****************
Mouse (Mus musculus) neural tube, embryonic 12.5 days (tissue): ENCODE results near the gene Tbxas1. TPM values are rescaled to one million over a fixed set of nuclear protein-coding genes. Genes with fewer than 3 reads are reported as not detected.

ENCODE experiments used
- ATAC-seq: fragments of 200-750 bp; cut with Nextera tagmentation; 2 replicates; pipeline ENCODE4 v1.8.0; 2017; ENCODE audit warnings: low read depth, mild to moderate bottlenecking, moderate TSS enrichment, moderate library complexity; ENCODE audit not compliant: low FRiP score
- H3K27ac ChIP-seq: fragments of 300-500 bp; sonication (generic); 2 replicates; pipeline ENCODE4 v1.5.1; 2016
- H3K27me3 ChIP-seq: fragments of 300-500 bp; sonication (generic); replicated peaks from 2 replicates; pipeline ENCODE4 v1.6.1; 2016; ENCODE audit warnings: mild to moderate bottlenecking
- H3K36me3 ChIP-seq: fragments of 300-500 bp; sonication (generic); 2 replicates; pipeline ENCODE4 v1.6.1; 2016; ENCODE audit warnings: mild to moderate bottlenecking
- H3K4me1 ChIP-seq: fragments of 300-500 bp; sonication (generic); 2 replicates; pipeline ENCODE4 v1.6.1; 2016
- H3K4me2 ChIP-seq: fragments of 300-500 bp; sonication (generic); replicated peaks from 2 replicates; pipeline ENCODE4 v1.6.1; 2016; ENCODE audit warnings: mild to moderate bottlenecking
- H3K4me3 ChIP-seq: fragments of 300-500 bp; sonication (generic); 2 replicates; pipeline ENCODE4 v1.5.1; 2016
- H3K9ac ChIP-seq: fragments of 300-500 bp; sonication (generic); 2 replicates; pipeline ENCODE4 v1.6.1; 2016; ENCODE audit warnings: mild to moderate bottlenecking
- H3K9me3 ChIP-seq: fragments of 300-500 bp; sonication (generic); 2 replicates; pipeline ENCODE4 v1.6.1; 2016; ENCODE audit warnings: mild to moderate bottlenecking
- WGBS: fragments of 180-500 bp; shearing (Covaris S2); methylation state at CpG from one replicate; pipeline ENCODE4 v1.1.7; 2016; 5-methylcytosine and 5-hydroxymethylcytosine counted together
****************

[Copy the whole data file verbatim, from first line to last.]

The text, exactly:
Mouse (Mus musculus) neural tube, embryonic 12.5 days (tissue): ENCODE results near the gene Tbxas1. TPM values are rescaled to one million over a fixed set of nuclear protein-coding genes. Genes with fewer than 3 reads are reported as not detected.

ENCODE experiments used
- ATAC-seq: fragments of 200-750 bp; cut with Nextera tagmentation; 2 replicates; pipeline ENCODE4 v1.8.0; 2017; ENCODE audit warnings: low read depth, mild to moderate bottlenecking, moderate TSS enrichment, moderate library complexity; ENCODE audit not compliant: low FRiP score
- H3K27ac ChIP-seq: fragments of 300-500 bp; sonication (generic); 2 replicates; pipeline ENCODE4 v1.5.1; 2016
- H3K27me3 ChIP-seq: fragments of 300-500 bp; sonication (generic); replicated peaks from 2 replicates; pipeline ENCODE4 v1.6.1; 2016; ENCODE audit warnings: mild to moderate bottlenecking
- H3K36me3 ChIP-seq: fragments of 300-500 bp; sonication (generic); 2 replicates; pipeline ENCODE4 v1.6.1; 2016; ENCODE audit warnings: mild to moderate bottlenecking
- H3K4me1 ChIP-seq: fragments of 300-500 bp; sonication (generic); 2 replicates; pipeline ENCODE4 v1.6.1; 2016
- H3K4me2 ChIP-seq: fragments of 300-500 bp; sonication (generic); replicated peaks from 2 replicates; pipeline ENCODE4 v1.6.1; 2016; ENCODE audit warnings: mild to moderate bottlenecking
- H3K4me3 ChIP-seq: fragments of 300-500 bp; sonication (generic); 2 replicates; pipeline ENCODE4 v1.5.1; 2016
- H3K9ac ChIP-seq: fragments of 300-500 bp; sonication (generic); 2 replicates; pipeline ENCODE4 v1.6.1; 2016; ENCODE audit warnings: mild to moderate bottlenecking
- H3K9me3 ChIP-seq: fragments of 300-500 bp; sonication (generic); 2 replicates; pipeline ENCODE4 v1.6.1; 2016; ENCODE audit warnings: mild to moderate bottlenecking
- WGBS: fragments of 180-500 bp; shearing (Covaris S2); methylation state at CpG from one replicate; pipeline ENCODE4 v1.1.7; 2016; 5-methylcytosine and 5-hydroxymethylcytosine counted together